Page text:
Review: NIGHT SQUAD, by David Goodis

NIGHT SQUAD, by David Goodis

NIGHT SQUAD, by David Goodis

A very interesting noir piece by a writer whose troubled soul (and alcoholism) kept him from securing a place in the pantheon of pulp writers who achieved recognition beyond the genre. (His book, Dark Passage,” was made into an unusual Bogart/Bacall film in 1947.)

A down-and-out, disgraced ex-cop surviving in his netherworld community of darkness, rain, water, and despair is contracted by the local criminal boss for a mysterious task that the ex-cop must slowly deduce. Then he’s “recruited” by the boss of the police department’s special unit, “Night Squad.” And this boss has very special and personal reasons for wanting the criminal boss eliminated.

They’re all here — broads, bimbos, and courtesans; cons, crooks, and grifters, all uniquely drawn and brought to life. It’s all here — booze, “tea,” gun battles, brawls, lust, and hot pursuits. In the end, Goodis’s talent, like Chandler’s or Hammett’s or Cain’s (to name a few), was not giving us  happy endings for any of these characters. Even the police boss’s revenge is tinged with vinegar.  In this world, darkness prevails.

Once he was a nobody…

Whenever I listen to this Youtube clip from the 2004 Rock ‘n’ Roll Hall of Fame ceremony and enjoy Prince’s remarkable solo, it reminds me of the following experience behind the wheel…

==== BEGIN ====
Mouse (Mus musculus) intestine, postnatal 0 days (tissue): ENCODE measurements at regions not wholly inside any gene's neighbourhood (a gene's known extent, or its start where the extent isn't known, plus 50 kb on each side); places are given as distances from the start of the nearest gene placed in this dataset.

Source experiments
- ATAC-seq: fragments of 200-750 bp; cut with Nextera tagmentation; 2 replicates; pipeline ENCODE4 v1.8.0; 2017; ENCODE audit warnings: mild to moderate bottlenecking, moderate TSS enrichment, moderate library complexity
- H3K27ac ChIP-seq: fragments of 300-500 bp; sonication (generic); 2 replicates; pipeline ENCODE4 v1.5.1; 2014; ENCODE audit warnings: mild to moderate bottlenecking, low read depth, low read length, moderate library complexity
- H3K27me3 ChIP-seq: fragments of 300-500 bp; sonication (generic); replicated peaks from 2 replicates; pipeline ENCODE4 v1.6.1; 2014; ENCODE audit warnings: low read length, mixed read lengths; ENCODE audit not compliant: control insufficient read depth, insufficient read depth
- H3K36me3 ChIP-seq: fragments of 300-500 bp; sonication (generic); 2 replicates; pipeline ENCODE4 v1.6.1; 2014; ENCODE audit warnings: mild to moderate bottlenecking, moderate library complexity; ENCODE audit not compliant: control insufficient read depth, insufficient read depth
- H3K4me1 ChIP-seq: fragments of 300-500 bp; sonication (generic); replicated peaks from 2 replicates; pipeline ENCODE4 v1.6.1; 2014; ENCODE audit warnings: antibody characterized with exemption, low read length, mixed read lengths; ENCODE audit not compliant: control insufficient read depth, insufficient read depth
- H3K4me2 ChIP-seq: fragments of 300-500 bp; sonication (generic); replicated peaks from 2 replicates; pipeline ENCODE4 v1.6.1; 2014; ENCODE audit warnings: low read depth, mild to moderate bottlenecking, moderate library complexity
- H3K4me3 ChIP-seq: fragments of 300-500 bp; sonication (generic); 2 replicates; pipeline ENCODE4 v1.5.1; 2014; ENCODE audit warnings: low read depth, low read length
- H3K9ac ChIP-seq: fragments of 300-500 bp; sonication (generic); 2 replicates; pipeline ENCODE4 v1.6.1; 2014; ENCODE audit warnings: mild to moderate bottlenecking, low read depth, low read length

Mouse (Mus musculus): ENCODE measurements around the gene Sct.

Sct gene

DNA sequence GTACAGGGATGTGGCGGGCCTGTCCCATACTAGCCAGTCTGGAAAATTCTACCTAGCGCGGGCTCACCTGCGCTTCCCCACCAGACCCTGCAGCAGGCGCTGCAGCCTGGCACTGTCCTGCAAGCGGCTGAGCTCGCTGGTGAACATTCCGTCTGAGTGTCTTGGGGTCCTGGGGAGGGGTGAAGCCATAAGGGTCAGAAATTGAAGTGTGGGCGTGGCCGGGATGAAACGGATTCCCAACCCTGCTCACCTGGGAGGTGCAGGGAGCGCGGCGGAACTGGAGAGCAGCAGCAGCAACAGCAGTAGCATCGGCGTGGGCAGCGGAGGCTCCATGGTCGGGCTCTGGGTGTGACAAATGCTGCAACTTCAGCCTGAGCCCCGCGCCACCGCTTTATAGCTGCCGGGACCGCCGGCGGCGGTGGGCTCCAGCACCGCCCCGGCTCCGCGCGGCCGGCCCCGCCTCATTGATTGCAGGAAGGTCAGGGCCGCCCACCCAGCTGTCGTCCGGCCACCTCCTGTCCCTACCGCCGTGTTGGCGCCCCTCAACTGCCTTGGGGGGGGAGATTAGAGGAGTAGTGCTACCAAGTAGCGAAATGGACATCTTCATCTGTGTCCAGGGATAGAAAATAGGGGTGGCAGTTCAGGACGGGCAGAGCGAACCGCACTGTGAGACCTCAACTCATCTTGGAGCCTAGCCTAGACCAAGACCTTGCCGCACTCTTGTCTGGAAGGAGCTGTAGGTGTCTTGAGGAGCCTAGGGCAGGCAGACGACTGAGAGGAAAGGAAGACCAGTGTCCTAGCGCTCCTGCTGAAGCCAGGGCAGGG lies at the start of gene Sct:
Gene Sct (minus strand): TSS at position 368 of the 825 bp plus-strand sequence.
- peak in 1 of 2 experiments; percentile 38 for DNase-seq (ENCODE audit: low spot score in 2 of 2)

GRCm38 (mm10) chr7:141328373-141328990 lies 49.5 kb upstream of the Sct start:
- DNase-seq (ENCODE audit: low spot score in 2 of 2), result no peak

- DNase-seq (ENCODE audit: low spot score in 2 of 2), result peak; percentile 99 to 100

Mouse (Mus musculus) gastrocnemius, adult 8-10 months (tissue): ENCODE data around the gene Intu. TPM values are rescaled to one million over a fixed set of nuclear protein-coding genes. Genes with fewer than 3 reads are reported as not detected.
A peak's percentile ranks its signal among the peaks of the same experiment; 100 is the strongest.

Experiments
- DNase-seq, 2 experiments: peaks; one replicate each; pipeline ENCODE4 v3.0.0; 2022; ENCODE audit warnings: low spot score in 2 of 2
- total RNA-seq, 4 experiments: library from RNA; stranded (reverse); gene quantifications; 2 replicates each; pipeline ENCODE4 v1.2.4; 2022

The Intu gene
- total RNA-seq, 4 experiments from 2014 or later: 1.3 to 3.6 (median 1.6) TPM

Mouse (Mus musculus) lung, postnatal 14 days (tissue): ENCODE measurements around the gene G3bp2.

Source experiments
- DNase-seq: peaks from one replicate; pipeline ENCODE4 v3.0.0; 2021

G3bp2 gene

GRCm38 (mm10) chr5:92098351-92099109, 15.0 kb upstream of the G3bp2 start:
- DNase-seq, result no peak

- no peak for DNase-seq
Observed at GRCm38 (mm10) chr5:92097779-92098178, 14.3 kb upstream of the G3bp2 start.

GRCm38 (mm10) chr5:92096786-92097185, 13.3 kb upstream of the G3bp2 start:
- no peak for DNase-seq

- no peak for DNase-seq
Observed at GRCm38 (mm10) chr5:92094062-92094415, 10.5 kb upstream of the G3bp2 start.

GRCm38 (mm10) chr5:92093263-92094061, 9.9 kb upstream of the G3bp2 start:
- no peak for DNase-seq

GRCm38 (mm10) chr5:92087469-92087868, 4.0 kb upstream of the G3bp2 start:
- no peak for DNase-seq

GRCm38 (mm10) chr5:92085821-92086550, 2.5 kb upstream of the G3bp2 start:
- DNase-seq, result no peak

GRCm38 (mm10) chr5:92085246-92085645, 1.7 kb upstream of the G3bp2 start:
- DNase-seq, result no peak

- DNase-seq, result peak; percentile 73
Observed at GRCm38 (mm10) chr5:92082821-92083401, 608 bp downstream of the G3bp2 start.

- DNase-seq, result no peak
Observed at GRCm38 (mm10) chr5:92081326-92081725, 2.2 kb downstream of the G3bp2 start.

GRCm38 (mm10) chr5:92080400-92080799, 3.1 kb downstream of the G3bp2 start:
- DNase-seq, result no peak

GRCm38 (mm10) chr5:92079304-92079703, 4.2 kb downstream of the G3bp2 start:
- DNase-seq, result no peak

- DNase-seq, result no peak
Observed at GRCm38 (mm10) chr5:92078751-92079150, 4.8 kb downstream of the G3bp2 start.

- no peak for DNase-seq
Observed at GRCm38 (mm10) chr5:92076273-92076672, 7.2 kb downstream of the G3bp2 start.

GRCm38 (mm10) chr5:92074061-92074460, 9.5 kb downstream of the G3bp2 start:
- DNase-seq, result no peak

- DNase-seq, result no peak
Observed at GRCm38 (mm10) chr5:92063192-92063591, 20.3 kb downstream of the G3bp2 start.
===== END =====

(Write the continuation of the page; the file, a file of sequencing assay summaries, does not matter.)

limoIt had been a good day. In the morning, a simple red-eye arrival from Hong Kong or Tokyo. I forget which. A sleepy businessman in his fifties, or maybe it was a woman. I forget. Not much luggage, a quick Beverly Hills drop-off at a house on Bedford. Or maybe it was Roxbury. A nod of thanks. An easy two hours minimum plus 15% gratuity.

Then an airport run from the Beverly Wilshire for an English actor known for his romantic roles and Oscar nominations. He’s traveling with his boyfriend, who’s a lot younger. This is no surprise to me. when gossip columnists want the inside stories, they talk to limo drivers. Not that I’d tell them anything. Another two hours and another 15%.

The radio was silent so I took number 18 back to the car-barn. That bastard Al gave me a ticket for a musician and his AR. I assumed he was a musician because the instructions said they were to travel from the l’Hermitage in Beverly Hills, where the artist was staying, to Warner Bros. Records’ offices. I was to wait and then take the pair back to the hotel. Nowhere else.

Orders like this were typical with the new artists. Some of them get real excited in the car. They want to drive around. Cruise the old neighborhood. Be seen getting in and getting out of a nice limo. I liked thinking that this ticket could net me four easy hours. Plus 15%.